Objective: The study explored relationships between preferences for and experiences of clinical decision making (CDM) with service use among persons with severe mental illness. Methods: Data from a prospective observational study in six European countries were examined. Associations of baseline staff-rated (N=213) and patient-rated (N=588) preferred and experienced decision making with service use were examined at baseline by using binomial regressions and at 12-month follow-up by using multilevel models. Results: A preference by patients and staff for active patient involvement in decision making, rather than shared or passive decision making, was associated with longer hospital admissions and higher costs at baseline and with increases in admissions over 12 months (p=.043). Low patient-rated satisfaction with an experienced clinical decision was also related to increased costs over the study period (p=.005). Conclusions: A preference for shared decision making may reduce health care costs by reducing inpatient admissions. Patient satisfaction with decisions was a predictor of costs, and clinicians should maximize patient satisfaction with CDM.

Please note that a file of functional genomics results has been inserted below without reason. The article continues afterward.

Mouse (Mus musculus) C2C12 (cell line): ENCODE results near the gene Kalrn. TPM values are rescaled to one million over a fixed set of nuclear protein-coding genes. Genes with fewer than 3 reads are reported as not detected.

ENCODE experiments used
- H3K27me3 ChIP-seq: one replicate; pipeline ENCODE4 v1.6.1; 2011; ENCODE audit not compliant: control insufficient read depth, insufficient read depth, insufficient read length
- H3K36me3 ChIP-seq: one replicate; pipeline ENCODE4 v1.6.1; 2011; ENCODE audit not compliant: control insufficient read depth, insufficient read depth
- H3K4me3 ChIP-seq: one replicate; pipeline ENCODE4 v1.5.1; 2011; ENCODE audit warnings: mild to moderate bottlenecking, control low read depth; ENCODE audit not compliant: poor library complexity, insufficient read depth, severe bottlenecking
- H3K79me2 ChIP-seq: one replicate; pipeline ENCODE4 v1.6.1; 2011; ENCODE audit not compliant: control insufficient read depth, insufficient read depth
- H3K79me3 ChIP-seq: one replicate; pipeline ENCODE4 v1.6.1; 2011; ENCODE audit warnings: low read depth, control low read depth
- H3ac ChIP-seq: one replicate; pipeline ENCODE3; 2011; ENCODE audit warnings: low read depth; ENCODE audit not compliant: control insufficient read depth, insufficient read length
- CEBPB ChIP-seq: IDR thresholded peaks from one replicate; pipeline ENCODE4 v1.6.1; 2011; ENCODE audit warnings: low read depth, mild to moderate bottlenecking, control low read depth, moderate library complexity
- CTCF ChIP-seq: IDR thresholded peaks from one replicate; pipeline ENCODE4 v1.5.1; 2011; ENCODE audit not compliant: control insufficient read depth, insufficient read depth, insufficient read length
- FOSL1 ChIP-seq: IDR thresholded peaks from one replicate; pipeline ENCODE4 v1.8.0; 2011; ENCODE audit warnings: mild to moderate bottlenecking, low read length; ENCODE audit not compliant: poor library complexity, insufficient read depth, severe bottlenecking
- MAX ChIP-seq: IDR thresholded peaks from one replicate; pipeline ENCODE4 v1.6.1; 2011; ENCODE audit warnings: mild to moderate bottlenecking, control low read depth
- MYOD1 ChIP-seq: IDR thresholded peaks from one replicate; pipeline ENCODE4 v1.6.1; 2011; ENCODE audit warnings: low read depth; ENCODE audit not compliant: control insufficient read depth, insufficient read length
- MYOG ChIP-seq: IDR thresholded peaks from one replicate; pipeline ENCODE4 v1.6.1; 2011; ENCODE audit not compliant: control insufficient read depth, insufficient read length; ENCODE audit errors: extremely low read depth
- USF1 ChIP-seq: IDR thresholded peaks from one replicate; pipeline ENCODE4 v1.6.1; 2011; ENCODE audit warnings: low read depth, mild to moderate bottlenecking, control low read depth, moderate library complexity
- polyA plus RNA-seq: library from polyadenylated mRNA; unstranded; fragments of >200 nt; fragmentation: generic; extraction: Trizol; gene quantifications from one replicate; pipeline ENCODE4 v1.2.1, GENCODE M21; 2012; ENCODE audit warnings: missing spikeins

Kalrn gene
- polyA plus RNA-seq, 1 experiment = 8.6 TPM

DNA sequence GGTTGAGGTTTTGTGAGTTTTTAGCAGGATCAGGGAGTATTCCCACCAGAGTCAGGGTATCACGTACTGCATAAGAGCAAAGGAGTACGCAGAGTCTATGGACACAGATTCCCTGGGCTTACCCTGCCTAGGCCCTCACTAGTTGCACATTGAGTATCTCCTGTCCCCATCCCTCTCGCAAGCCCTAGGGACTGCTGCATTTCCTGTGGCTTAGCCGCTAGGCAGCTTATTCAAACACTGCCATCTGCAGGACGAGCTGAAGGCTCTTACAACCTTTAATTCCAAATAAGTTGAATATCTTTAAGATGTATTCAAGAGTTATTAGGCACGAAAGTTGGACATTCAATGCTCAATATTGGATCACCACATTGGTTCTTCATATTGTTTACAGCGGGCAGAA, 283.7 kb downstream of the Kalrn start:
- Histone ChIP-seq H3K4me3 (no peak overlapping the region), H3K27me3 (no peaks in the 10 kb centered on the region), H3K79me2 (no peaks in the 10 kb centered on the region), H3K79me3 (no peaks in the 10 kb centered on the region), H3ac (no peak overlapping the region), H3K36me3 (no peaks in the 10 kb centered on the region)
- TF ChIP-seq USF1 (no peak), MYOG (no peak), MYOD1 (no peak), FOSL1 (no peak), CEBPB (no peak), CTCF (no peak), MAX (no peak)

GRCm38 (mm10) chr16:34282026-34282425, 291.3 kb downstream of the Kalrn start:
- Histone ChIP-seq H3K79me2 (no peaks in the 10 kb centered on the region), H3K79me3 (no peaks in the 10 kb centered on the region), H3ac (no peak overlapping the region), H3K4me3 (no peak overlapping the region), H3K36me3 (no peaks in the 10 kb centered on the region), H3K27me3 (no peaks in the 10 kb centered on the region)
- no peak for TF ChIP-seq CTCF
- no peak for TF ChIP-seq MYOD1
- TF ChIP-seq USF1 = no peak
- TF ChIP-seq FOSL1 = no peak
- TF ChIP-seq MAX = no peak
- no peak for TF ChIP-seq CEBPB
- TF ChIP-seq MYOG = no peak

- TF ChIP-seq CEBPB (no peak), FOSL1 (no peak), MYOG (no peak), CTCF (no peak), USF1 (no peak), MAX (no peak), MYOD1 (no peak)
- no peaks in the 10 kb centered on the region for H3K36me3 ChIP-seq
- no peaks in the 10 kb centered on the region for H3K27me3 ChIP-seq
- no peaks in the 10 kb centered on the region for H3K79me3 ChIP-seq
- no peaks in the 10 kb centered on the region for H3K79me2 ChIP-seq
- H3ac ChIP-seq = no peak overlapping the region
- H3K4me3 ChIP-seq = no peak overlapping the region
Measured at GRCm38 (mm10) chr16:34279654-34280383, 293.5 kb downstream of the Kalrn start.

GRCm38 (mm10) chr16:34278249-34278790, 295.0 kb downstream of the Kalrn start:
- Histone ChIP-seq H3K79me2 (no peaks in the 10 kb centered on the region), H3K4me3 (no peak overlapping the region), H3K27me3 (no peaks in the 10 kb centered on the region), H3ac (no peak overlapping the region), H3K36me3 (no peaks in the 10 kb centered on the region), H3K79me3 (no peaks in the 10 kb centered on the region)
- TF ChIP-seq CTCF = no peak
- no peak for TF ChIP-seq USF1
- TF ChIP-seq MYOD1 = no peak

ASJC Scopus subject areas
- Psychiatry and Mental health